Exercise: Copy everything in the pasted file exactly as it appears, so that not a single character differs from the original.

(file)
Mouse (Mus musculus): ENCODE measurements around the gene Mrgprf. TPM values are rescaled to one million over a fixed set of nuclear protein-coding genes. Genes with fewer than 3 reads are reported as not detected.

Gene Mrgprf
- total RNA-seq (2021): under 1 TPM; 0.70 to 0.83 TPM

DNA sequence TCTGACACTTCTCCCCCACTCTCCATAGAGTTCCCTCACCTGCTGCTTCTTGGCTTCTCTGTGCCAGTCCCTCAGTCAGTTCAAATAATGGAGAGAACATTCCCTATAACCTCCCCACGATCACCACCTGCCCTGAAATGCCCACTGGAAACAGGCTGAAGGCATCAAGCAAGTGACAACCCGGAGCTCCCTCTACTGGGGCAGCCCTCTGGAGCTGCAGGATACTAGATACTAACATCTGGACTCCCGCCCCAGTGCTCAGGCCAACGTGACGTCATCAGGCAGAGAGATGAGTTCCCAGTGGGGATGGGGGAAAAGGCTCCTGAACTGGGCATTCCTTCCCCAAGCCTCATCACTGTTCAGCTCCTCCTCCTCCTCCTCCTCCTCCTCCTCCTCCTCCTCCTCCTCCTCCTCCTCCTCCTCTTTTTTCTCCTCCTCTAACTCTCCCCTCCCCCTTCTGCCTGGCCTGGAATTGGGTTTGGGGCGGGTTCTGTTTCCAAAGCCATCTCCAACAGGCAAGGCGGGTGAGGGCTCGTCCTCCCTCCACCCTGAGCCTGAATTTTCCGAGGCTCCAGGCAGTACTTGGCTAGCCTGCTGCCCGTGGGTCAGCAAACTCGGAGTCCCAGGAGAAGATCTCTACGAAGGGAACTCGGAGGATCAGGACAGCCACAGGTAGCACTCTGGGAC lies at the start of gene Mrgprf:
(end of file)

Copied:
Mouse (Mus musculus): ENCODE measurements around the gene Mrgprf. TPM values are rescaled to one million over a fixed set of nuclear protein-coding genes. Genes with fewer than 3 reads are reported as not detected.

Gene Mrgprf
- total RNA-seq (2021): under 1 TPM; 0.70 to 0.83 TPM

DNA sequence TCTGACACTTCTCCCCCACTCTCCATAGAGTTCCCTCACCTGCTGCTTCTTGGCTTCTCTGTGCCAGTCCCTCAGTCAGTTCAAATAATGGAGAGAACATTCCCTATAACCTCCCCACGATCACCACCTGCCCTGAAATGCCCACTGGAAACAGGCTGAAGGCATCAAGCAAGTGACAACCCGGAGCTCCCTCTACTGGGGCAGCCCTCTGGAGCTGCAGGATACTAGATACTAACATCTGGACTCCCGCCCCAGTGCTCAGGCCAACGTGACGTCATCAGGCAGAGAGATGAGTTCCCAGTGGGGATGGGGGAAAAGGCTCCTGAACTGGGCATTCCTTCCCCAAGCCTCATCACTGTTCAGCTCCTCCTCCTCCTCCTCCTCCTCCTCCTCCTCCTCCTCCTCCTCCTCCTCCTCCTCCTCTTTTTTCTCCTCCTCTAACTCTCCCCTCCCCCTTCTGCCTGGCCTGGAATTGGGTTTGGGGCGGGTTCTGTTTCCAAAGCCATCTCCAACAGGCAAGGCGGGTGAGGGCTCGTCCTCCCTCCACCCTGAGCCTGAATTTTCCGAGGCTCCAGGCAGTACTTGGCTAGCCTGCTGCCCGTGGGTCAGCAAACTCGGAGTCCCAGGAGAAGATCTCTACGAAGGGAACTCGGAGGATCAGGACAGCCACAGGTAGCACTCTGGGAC lies at the start of gene Mrgprf: